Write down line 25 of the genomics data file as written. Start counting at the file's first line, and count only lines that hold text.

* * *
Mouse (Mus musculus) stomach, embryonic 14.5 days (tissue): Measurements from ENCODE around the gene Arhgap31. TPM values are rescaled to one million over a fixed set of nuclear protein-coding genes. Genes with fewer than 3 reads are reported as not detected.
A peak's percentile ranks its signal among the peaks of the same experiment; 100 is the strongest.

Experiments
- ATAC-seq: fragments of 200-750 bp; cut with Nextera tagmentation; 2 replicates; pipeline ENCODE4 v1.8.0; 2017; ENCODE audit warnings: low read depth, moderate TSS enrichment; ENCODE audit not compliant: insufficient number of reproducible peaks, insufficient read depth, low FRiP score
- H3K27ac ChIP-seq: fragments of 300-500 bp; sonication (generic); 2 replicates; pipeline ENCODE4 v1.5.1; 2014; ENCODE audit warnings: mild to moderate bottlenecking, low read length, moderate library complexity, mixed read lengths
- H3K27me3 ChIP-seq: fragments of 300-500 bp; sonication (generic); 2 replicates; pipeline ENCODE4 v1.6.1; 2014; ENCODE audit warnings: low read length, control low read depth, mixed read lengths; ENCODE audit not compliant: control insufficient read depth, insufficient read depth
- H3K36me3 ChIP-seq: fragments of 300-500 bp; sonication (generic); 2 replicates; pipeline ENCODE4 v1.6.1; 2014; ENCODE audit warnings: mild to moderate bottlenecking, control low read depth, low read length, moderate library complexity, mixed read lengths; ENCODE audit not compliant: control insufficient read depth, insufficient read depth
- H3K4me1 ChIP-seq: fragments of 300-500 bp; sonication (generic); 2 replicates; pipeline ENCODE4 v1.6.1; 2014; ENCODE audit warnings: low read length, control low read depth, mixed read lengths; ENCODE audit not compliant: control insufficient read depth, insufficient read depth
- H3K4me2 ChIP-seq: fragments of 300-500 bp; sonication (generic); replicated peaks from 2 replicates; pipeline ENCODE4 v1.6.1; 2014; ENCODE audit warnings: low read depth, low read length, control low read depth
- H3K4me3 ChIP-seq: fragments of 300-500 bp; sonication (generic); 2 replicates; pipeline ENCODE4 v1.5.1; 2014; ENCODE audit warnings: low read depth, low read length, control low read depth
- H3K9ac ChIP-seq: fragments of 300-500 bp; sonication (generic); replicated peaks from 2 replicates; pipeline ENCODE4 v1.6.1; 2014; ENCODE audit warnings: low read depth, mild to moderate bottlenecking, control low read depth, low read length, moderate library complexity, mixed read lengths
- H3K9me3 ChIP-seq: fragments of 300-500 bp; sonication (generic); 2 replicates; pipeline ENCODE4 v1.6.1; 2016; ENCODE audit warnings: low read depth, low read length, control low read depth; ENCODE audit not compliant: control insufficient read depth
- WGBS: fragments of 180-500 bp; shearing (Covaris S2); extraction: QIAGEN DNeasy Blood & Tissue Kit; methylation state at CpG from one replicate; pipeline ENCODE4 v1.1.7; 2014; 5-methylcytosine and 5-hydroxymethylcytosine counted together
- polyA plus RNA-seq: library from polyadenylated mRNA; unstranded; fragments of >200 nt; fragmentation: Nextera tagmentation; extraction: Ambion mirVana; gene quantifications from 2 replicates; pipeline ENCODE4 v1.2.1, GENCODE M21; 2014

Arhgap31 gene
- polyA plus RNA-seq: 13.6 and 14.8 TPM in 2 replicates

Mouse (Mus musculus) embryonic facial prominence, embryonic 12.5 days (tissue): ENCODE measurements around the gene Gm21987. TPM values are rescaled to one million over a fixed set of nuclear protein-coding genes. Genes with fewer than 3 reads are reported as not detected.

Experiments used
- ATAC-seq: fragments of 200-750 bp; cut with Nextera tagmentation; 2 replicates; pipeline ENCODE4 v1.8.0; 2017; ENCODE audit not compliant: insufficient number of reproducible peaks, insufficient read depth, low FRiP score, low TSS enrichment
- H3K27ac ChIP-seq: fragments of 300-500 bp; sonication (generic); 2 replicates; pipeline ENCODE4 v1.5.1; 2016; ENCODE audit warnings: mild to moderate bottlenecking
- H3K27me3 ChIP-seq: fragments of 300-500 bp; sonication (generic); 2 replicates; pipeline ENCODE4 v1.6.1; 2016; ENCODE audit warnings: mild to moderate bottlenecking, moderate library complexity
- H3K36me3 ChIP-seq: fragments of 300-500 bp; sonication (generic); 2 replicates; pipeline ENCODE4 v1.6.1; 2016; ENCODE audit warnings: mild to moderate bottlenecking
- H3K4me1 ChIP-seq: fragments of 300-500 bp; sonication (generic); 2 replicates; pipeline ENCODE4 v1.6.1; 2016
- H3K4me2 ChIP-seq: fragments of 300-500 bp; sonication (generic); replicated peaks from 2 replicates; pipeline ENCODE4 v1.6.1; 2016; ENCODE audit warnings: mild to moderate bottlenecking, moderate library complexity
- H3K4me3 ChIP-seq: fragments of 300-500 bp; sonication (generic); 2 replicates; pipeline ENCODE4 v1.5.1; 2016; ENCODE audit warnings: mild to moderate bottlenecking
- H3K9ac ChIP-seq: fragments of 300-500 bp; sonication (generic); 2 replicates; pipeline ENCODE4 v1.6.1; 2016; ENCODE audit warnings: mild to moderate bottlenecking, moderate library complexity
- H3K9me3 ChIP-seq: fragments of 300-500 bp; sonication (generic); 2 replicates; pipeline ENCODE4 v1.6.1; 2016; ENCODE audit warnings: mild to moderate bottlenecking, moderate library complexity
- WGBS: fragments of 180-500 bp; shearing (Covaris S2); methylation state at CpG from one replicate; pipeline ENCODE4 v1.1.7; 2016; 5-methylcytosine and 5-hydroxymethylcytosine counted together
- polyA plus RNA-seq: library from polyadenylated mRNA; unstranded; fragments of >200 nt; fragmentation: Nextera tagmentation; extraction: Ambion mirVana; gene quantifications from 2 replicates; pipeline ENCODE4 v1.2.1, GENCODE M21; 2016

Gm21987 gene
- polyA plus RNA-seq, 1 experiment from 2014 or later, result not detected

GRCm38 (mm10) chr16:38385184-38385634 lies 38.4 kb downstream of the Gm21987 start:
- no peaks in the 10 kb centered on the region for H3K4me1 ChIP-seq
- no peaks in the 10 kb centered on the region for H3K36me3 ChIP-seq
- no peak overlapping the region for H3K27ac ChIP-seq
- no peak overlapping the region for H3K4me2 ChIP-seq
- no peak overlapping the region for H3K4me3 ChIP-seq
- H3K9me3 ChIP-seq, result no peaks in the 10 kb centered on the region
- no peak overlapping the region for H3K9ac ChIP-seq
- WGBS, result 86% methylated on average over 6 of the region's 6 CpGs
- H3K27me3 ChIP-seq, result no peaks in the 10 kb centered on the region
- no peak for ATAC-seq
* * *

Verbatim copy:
- H3K4me3 ChIP-seq: fragments of 300-500 bp; sonication (generic); 2 replicates; pipeline ENCODE4 v1.5.1; 2016; ENCODE audit warnings: mild to moderate bottlenecking